add a comment

2016 was a book lover’s dream – I was like a kid in a candy store. Between reading and listening, I managed to finish a lot of literary fiction, and a few science fiction and suspense titles, but I have some catching up to do into 2017. Here are the books that I relished in 2016, in no particular order:

laroseLaRose by Louise Erdrich
Erdrich is a writer that I never miss and this book sums up what I love so much about her writing: devotion to characters, insightful commentary on American culture, family love and exploration of the mystical.

 

undergroundThe Underground Railroad by Colson Whitehead
Deserved winner of the National Book Award, this book is a wildly creative and harrowing look at slavery and its legacy. A must read.

 

 

beforeBefore the Fall by Noah Hawley
Hawley, a screenwriter, deftly takes us through a horrific plane crash, exploring the survivor’s guilt and the investigation into the cause.

 

 

mynameMy Name is Lucy Barton by Elizabeth Strout
This small book packs a punch – mother/daughter relationships, poverty, marriage – are all addressed powerfully and in Lucy’s voice – lovely and sad.

 

 

vegetarianThe Vegetarian by Han Kang
There’s no doubt that this is a weird book – it’s about a young woman whose choice to become a vegetarian impacts her whole family in tragic ways – but it’s also both mesmerizing and beautiful.

 

 

queenQueen of the Night by Alexander Chee
Chee’s historical epic about a 19th century American who becomes a famous Parisian courtesan and opera singer envelops and transports you.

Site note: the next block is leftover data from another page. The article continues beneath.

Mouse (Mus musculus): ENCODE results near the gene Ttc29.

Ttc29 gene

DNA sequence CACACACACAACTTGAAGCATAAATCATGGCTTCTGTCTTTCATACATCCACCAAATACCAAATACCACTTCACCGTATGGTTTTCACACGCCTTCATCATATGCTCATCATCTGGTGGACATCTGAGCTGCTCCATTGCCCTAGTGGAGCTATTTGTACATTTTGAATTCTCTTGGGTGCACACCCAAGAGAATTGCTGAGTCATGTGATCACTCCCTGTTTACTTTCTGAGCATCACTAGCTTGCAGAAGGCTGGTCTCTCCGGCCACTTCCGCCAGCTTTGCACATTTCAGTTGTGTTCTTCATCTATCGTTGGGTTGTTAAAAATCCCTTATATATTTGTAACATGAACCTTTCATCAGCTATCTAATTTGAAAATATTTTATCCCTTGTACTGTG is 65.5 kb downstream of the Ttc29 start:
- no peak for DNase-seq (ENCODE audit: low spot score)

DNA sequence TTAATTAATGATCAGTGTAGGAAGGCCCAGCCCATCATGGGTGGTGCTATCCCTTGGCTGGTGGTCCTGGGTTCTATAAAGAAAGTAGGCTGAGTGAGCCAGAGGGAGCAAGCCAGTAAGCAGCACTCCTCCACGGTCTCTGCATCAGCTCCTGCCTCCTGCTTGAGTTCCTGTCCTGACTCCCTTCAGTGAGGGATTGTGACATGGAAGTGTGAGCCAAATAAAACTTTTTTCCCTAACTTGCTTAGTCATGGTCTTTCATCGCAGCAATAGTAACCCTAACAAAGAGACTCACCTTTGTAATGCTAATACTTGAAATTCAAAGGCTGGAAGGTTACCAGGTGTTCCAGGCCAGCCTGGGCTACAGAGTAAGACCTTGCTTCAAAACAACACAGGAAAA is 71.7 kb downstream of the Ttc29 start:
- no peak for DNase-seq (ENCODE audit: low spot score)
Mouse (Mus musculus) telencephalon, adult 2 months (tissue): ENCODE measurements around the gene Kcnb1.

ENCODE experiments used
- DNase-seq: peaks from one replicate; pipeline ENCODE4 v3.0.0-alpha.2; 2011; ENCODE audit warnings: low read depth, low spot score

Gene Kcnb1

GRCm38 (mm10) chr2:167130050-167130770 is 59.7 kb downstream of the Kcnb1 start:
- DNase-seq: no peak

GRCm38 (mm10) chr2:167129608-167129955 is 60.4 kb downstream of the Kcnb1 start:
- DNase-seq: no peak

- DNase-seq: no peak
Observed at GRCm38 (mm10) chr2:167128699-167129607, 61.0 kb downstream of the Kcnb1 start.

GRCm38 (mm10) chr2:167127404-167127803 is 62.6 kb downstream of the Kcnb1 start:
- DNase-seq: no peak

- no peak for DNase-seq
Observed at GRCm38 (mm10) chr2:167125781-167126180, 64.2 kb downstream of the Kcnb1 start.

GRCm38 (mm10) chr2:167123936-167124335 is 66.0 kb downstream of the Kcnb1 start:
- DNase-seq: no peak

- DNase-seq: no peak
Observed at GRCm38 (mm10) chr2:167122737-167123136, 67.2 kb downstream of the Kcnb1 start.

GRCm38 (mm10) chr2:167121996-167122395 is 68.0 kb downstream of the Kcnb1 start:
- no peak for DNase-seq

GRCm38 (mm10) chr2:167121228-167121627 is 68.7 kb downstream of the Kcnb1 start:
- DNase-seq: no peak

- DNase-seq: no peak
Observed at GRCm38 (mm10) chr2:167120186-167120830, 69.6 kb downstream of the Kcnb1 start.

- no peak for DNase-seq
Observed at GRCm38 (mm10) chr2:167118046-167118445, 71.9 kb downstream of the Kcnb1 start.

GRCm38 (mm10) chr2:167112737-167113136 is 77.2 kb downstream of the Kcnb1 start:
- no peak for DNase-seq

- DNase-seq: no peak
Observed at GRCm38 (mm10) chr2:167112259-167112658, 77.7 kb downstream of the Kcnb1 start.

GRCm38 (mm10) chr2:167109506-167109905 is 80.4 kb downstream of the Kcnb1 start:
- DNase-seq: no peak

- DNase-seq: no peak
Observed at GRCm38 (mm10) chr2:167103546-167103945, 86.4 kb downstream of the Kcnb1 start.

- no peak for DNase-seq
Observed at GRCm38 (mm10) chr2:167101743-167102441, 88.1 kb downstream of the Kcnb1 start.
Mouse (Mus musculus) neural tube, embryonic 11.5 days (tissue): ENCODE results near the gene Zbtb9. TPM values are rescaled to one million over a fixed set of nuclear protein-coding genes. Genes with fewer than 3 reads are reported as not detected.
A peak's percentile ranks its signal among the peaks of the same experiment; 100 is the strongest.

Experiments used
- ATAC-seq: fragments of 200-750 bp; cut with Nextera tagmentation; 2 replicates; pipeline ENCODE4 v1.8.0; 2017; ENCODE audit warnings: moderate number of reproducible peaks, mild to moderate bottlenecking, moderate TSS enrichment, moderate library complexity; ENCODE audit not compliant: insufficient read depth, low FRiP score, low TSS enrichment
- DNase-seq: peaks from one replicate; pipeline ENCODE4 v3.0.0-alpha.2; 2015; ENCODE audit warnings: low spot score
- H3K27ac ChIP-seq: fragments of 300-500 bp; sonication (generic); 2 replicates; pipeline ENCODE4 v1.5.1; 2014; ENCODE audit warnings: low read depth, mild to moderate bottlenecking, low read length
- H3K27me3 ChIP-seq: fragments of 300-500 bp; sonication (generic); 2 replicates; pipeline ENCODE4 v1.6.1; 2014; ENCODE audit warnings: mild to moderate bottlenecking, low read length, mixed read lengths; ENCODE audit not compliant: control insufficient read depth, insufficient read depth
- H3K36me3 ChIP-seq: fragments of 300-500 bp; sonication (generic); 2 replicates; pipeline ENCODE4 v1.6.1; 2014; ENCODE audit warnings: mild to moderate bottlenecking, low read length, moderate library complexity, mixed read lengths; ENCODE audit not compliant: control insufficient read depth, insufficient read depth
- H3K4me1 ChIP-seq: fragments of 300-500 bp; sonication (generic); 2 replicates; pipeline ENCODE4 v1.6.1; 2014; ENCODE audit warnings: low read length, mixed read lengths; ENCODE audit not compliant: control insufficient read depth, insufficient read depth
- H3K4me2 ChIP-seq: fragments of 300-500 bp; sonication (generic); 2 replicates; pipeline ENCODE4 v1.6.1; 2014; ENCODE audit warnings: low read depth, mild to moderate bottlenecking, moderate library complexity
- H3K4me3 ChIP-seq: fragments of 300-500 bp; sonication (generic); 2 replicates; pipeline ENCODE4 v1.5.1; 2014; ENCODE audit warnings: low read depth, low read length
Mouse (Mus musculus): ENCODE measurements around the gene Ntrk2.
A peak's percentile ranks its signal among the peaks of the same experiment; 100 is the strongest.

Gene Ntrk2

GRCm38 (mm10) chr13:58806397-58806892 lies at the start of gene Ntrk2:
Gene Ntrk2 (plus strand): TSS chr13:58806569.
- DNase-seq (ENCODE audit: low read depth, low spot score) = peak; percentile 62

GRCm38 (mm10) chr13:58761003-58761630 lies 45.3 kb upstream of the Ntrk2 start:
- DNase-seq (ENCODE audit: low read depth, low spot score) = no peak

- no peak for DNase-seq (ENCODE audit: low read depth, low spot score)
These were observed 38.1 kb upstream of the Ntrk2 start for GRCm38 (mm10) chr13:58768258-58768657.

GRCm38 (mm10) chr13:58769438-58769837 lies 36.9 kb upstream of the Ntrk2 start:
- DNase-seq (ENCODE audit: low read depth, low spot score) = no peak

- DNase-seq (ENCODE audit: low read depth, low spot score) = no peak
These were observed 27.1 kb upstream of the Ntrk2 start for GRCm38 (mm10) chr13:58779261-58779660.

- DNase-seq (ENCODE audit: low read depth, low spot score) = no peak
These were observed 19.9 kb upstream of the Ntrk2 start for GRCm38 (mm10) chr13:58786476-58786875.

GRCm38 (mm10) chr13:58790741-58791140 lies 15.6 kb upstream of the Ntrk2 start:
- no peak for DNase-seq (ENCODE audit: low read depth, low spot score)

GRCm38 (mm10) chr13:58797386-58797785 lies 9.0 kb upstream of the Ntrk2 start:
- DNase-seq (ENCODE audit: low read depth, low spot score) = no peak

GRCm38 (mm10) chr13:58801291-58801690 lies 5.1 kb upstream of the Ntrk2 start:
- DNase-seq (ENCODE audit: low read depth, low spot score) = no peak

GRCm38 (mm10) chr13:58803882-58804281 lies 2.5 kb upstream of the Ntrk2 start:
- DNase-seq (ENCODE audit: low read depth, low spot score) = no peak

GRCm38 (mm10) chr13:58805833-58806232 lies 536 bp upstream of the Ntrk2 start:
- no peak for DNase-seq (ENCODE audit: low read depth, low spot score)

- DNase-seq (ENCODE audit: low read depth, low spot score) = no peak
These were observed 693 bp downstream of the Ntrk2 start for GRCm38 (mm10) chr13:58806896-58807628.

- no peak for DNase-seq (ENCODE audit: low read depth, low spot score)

commonCommonwealth by Ann Patchett
This is my first Patchett novel and I may have to read her earlier books based on this one – who doesn’t love a book about a dysfunctional family that sucks you in and doesn’t let go?

 

 

multipleMultiple Choice by Alejandro Zambra
Zambra is a Chilean author and his books often deal with memory and choice within the framework of Chile’s recent authoritarian history. This one’s in the form of a multiple choice test

 

 

goldenThe Golden Age by Joan London
Maybe my favorite of all, London’s look at how people deal with displacement in their lives takes place during the polio epidemic in Australia after World War II. It’s surprisingly sweet and tender and you’ll fall in love with the characters.

 

 

moonglowMoonglow by Michael Chabon
History, relationships, life, love, rockets! – all in Chabon’s signature style.

 

 

 

swingSwing Time by Zadie Smith
I haven’t quite finished Smith’s latest about two young brown girls growing up in London and the different paths they take based on family, race, class and culture, but I’m entranced so far.

 

 

darker

 

gathering

A Darker Shade of Magic and A Gathering of Shadows by V.E. Schwab
I always like to dip into some great science fiction and I really enjoyed these first two in a series that take us to fantastic parallel worlds.  No. 3 is up next year!

 

BONUS CHRISTMAS BOOK:

fieldsThe Fields Where They Lay by Timonthy Hallinan
I chose this book for my Holiday read and I think I’ve found a new mystery series! It’s funny and clever and the mystery unfolded perfectly.

 

 

 

If` I could keep going, I’d throw these in as well: Debuts The Mothers by Brit Bennett and Homegoing by Yaa Gyasi, The Yid by Paul Goldberg, To the Bright Edge of the World by Eowyn Ivey, A Hundred Thousand Worlds by Bob Proehl, A Great Reckoning by  master of mystery Louise Penney, The Hag-Seed by Margaret Atwood and The Nest by Cynthia D’Aprix Sweeney.

Happy Birthday George! September 20, 2016

Posted by Gina in Fantasy, Science Fiction, Uncategorized.
Tags: , ,
add a comment